Web2 Users Don’t Want to Play Web3 Games: Here’s Why

The nature of the web 2.0 interface has created an exponential shift in how we interact with our games and other apps, but it also acted as a barrier to mass adoption for Web3. In this article, we explore why gamers don’t want to play on the new platform that is blockchain-powered games

The “web 3” is a new platform which allows users to play games without having to download anything. This platform has been met with mixed reviews from the public.

Onboarding conventional, “Web2” players into the blockchain gaming sector has been a hot topic in the P2E community. These players are almost like the P2E gaming industry’s “holy grail” — the coveted reward that would eventually lead to widespread adoption. Web2 gamers, just as non-crypto holders (so-called “normies”) were seen in the early days of the crypto sector, are seen as the key to P2E’s spread by creators, inventors, and analysts alike.

But are they really? 

Both yes and no. While it’s not impossible for Web2 gamers to join the Web3 gaming arena in the future, many conventional gamers have a fundamentally different attitude to gaming than blockchain players. They don’t concerned about making money while they perform; they just want to have a good time. 

So, should P2E game developers emphasize bringing in “traditional” gamers? Web2 players are unquestionably more numerous than their Web3 equivalents. While their engagement in P2E may result in a massive infusion of cash into the area, it may not be worth the effort — at least in the near run. This is why. 

Who Participates in Web3 Games? 

Over the previous several decades, the word “gamer” has undergone a number of alterations. Before video games, the term might have referred to persons who enjoyed playing cards or board games. Gamers were individuals who spent their time in arcades when video games first appeared on the scene; when personal computers and gaming consoles became more available, “gamer” became a term for those who were excited about them. 

Folks who play P2E games are a totally different species from people who play Call of Duty and Roblox.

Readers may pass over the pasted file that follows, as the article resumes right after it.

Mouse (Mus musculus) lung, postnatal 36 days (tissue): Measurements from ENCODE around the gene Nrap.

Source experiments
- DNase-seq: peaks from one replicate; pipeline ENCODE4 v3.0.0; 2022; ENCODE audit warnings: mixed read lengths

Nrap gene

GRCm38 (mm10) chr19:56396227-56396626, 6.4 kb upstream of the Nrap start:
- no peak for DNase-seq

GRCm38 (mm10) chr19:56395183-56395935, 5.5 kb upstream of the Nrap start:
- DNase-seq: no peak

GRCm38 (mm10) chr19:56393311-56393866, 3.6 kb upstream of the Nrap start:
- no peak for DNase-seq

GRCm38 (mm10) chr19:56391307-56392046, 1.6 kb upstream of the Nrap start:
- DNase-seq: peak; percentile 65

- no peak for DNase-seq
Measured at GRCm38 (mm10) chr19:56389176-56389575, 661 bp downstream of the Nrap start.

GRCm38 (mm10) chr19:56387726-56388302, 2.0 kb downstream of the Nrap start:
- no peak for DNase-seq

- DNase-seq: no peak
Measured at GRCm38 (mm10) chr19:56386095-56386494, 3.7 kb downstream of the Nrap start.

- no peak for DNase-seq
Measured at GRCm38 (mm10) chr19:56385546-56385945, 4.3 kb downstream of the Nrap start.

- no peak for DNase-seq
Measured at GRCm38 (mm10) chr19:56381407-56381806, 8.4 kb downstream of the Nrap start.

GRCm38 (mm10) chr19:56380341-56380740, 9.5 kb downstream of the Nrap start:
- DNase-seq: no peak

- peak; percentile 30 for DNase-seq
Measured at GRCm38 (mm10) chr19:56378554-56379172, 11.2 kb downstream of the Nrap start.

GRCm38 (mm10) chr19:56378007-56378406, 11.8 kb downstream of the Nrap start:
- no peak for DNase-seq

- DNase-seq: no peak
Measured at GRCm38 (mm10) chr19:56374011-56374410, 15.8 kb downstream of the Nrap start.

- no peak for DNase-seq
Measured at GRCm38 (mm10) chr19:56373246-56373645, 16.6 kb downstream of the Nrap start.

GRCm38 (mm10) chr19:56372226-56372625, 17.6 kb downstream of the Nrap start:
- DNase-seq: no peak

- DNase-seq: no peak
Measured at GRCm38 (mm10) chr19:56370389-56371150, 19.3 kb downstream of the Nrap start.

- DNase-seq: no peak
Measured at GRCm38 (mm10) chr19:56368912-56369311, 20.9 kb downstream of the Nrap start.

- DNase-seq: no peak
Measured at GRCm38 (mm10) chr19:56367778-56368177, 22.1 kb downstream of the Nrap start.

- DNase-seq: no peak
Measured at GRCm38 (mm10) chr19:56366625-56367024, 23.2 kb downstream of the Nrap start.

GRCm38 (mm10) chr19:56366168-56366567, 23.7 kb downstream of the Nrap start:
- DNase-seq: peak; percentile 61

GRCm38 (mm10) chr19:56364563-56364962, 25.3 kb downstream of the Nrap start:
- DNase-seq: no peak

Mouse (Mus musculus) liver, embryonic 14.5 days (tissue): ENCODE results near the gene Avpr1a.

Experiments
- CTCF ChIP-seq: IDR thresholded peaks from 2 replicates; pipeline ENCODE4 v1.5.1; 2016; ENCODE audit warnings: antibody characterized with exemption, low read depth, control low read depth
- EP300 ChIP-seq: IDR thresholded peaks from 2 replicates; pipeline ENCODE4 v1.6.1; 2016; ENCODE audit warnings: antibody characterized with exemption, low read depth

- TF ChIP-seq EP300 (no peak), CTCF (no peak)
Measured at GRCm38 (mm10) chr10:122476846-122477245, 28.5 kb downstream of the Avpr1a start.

This is because their major goal is to generate money via P2E gaming. Playing P2E games is labor for these “gamers,” and their actions and interactions in any one P2E game may feel similar to how most of us feel when we sit down at our desks and open Excel or Microsoft Word. With good reason: many P2E games’ mechanisms depend largely on grinding, or doing repeated chores in return for rewards.

While grinding isn’t unique to P2E (it’s present in most Web2 games as well), you’d be hard-pressed to find Web2 players who are enthusiastic about spending their time doing monotonous activities in video games, even if they are earning money.

There will be no distinction between Web2 and Web3 games in the future.

As a result, I’d want to suggest that it’s pointless to attempt to onboard Web3 games until they can provide the same types of gaming experiences that Web2 games can. To be sure, that day will come when more cash and developer skill join the field. In terms of aesthetics, physics, and story, Web3 games will eventually catch up to their Web2 counterparts. 

But, until that time comes, P2E games should be targeted towards those who do wish to play with their money in games and virtual worlds: crypto natives and entrepreneurs who are more interested in making money than in having pleasure playing a game. And, because these are the individuals that play Web3 games, producers may help them by making the game as accessible and user-friendly as possible.

 

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